Last week popular satirist Yousseff Bassem, also known as the "Egyptian Jon Stewart," made news when Egyptian state prosecutors ordered his arrest for allegedly "belittling" President Morsi and insulting Islam. He has since been released on bail, and the Egyptian court has rejected the Muslim Brotherhood lawyer's lawsuit which called for a ban on both Bassem's TV show, The Programme, and the channel which aired it, claiming that they did not have an interest in the case. He still, however, could face charges of insulting the country's president and Islam.
However, before the court had decided to throw out the case altogether, Jon Stewart — the real one — took to his own show, The Daily Show, to condemn the arrest of Bassem, who has been a guest on Stewart's show in the past, and to call out Morsi for suppressing oppression and jailing those who dared to have a different view from his own.
Stewart starts the 11-minute segment off with short news clips talking about just a few of Egypt's current problems — the country's untended aging infrastructure, rising inflation, spike in sexual assaults against women, the list goes on. And then he wonders out loud how, with all these mounting problems, will Morsi deal with all of this? He cuts to a news clip breaking the news of Bassem's arrest.
"Oh good! Who's that guy? I bet he's a terror! What's he been, sabotaging Egypt's infrastructure? Or harassing Egyptian women on the streets? Or unemploying Egyptian people? What's he do?"
When he learns that Bassem's crime is picking at the President and insulting Islam, his response is: "Seriously, that's illegal in Egypt? Because if insulting the president and Islam were a jailable offense here, Fox News go bye-bye."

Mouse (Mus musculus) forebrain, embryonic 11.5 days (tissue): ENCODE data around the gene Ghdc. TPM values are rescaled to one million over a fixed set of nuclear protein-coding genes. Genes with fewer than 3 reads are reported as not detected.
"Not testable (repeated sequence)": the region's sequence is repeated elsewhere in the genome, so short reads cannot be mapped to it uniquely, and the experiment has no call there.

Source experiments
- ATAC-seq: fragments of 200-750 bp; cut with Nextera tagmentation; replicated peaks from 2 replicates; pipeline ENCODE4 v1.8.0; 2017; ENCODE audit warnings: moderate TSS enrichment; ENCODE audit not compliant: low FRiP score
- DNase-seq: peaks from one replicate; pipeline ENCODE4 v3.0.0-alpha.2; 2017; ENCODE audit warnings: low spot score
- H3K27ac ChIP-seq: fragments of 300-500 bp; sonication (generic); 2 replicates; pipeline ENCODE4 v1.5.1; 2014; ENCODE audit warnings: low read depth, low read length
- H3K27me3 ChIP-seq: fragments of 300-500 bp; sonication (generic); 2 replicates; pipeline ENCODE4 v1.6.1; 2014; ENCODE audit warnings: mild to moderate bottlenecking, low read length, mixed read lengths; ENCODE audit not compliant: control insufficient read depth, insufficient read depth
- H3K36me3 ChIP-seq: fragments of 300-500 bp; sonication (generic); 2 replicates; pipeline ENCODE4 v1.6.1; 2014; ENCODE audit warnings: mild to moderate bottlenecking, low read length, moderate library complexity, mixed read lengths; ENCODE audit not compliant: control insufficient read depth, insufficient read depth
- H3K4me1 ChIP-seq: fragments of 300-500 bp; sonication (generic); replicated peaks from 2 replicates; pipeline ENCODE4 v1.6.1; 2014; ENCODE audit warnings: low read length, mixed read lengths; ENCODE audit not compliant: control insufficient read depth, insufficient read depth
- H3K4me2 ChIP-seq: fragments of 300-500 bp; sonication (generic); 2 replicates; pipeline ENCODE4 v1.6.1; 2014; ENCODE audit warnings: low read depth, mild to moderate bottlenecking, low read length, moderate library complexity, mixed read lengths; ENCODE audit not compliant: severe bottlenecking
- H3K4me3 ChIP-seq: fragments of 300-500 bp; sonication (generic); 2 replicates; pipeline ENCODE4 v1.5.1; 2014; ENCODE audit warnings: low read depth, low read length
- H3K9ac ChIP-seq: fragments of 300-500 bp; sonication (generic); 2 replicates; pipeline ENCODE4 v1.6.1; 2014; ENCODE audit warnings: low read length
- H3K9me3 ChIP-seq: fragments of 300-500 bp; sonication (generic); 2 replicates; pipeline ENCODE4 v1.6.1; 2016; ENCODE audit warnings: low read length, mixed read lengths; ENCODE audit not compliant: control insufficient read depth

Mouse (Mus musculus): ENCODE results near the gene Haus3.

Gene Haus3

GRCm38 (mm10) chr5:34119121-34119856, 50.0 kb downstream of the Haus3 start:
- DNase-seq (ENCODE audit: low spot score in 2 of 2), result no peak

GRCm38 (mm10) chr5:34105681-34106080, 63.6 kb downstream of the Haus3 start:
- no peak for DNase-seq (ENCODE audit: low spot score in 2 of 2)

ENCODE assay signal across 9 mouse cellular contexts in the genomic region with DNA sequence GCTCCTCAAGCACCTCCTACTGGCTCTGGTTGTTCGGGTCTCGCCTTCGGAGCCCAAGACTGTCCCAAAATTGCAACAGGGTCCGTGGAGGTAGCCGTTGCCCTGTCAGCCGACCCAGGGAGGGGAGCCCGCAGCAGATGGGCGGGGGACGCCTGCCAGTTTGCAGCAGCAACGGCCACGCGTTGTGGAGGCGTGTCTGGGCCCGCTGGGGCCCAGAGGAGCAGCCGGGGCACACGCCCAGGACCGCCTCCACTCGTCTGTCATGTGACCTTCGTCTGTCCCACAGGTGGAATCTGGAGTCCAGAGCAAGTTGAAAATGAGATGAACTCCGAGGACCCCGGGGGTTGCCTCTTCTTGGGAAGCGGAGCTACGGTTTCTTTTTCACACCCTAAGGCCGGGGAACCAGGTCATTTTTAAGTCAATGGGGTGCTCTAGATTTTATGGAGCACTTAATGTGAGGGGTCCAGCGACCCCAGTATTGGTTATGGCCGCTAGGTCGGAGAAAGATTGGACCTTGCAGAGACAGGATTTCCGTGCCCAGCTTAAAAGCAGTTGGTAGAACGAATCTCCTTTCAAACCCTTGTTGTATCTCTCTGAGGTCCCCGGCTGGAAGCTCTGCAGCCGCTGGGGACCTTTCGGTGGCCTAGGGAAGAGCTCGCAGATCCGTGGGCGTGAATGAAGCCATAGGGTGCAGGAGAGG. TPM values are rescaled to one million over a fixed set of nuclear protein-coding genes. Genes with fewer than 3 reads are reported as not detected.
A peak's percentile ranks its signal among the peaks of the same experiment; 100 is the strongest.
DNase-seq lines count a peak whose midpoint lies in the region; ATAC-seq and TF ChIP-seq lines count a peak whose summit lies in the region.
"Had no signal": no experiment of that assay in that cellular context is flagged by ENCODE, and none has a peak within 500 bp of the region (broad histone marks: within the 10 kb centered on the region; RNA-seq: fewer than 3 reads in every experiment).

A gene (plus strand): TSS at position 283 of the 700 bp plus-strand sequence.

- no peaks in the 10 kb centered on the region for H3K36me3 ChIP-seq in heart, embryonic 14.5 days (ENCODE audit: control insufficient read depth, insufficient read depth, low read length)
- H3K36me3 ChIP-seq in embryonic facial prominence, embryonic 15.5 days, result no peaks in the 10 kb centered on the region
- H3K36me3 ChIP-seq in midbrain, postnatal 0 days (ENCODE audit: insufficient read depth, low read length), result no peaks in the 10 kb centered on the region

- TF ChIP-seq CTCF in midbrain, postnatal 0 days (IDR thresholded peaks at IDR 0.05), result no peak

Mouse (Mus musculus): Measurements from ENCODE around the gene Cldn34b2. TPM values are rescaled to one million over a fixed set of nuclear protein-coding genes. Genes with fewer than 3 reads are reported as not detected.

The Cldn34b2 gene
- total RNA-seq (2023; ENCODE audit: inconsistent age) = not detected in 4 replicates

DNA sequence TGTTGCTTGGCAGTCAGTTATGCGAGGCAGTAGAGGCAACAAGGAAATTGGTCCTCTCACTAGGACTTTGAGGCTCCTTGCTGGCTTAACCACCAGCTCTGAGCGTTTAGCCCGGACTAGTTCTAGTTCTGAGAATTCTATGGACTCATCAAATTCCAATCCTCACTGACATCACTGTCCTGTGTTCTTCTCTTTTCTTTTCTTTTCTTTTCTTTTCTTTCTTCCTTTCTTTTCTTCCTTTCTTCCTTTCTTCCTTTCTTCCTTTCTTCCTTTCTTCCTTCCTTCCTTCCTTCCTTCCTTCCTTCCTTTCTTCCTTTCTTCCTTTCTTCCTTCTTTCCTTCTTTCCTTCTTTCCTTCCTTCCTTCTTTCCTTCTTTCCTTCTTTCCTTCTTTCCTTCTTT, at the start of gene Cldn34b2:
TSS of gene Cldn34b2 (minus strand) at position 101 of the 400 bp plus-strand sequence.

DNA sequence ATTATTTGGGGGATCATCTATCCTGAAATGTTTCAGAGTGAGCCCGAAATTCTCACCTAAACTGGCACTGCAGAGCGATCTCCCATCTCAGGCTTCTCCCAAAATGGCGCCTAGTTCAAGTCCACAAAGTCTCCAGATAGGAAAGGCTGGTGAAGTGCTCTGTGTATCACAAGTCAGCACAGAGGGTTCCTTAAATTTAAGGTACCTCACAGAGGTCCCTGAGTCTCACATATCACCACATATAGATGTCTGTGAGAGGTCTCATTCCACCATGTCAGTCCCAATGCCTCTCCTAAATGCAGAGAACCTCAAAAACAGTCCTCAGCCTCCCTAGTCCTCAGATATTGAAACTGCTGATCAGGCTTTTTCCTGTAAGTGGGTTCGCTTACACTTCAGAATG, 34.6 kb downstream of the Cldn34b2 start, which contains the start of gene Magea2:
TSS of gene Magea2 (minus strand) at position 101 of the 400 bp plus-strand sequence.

Stewart then went on to mock those who are trying to silence Bassem, including Morsi by saying, “What are you worried about, Mr. President — the power of satire to overthrow the status quo? ... Just so you know, there’s been a grand total of, uh, zero toppled governments we’ve brought about.”
He ends the segment with his usual humor as well, saying "Democracy isn't democracy if it only last up until someone makes fun of your hat," referring to Bassem's bold move of mocking the president even as he made his way to jail last week by wearing a comically large version of the very same hat Morsi received from a university in Pakistan.
Meanwhile, the U.S. Embassy in Cairo also found itself at odds with the Egyptian president's office when it tweeted a video of The Daily Show's segment. The Egyptian president's office tweeted back at them angrily, saying "It's inappropriate for a diplomatic mission to engage in such a negative political propaganda."
To his credit, regardless of the controversy, Bassem seems to be rolling with the punches and headed back into studio on Wednesday to record the next episode of his show. He did warn, however, that while he was released, scores of others who had appeared as guests on his show were also being interrogated, showing that Morsi was not slowing down in the slightest in taking out all and any opposition.